Note: If this is your first time to TotalFluff, please visit this brief explanation. Thanks!
Hello, Fluffsters! Happy Saturday!
I hope your weekend is going well.
Good news! I have the rest of The List for you! (Who knew I could spend three days on a list, right?) Well, I hope you enjoy the remaining points.
5) Something new and/or original. This was one of the areas where Dragon Champion did an excellent job. The entire book was told from the perspective of… the dragon. That particular perspective was fun! I wouldn’t have thought about how dragons view the world. But E.E. Knight did. And he presented it in a wonderful way. The Dresden Files’ particular take on the interaction between magic and nonmagic is also a lot of fun, and is a very fresh perspective. Summer Knight (from the Dresden Files) presents an “enchanting” perspective of fairy hierarchy, for example. It’s fun.
That’s also part of the reason why I did not like the book “Eragon.” Ok, so it was amusing to see all the different places that the book seemed to steal from. (Star Wars knock off, anyone? No? Well how about Lord of the Rings? Dragonriders of Pern? And that magic looked suspiciously identical to the magic system from The Belgariad…)
As another example of originality, Wrede pulls it off in her Enchanted Forest Chronicles. I mean, seriously- a princess volunteering to be a dragon’s princess, and being bored with normal princess-y things? It’s enchantingly new.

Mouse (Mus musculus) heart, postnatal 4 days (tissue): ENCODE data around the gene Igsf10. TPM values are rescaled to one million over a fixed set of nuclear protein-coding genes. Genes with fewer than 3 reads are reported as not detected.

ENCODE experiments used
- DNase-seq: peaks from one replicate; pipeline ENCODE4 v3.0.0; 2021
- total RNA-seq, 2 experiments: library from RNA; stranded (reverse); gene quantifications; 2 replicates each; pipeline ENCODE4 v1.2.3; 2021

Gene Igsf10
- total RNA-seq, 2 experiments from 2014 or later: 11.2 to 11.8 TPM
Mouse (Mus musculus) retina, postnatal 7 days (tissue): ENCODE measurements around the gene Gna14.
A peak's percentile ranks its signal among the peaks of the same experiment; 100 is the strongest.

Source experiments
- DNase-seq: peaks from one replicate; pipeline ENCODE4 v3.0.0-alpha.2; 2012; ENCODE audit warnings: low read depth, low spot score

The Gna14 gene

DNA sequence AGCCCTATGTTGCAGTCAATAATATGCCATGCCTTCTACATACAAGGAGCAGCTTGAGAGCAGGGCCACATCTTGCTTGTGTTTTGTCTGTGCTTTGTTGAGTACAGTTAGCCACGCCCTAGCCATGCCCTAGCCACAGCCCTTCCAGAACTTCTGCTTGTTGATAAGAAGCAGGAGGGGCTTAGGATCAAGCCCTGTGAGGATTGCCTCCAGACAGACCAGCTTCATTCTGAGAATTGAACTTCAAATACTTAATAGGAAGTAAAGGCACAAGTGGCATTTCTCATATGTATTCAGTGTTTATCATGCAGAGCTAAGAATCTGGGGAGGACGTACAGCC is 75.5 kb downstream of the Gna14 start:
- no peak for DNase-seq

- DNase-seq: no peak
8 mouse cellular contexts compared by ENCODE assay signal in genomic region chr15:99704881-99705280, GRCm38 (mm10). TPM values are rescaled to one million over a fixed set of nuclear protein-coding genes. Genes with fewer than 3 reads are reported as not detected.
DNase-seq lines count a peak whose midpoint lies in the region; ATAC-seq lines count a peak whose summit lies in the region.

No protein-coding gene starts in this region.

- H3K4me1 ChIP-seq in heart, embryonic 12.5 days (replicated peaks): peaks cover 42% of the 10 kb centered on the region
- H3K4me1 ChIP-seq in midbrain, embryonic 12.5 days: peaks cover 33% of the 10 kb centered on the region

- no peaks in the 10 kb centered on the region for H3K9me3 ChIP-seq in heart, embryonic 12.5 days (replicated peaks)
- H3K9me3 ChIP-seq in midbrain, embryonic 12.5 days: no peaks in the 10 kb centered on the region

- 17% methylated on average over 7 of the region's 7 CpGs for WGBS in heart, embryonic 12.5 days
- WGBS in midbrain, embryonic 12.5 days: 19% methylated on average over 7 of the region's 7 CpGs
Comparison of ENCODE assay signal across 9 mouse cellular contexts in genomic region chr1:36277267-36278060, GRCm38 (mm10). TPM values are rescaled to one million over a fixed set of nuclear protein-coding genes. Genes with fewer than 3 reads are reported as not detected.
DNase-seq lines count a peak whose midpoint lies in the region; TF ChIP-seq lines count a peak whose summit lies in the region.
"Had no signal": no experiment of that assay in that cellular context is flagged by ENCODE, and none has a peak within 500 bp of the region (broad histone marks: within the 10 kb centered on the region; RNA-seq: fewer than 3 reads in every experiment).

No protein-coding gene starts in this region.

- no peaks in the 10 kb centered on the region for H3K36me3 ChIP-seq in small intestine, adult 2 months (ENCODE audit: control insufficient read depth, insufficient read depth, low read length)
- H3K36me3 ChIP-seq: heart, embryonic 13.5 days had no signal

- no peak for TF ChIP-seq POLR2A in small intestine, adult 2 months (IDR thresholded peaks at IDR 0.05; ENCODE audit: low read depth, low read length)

6) Consistency of Magic. This is actually more of a subset of point 4. But it’s important enough to get its own point. It annoys me to no end when fantasy stories (be it written or televised) ignores rules. Especially when there are designated rules, not a designated “there are no rules.”
To again use Eddings as an example, he incorporates a few different types of magic in order to provide consistency. But even so, there are distinct differences. And each category of magic is extremely consistent. The primary type — sorcery — works through “the Will and the Word.” (You gather your Will, and release it with any sort of word that somehow relates in your mind.) The one thing that is absolutely impossible is to will something into nonexistence- it breaks the absolute rule, and therefore backfires.
These rules of magic are followed scrupulously throughout Eddings’s series in that universe. The consistency helps make The Belgariad excellent fiction.
Well, that’s about all I can think of for right now. I hope you have an excellent rest of your weekend!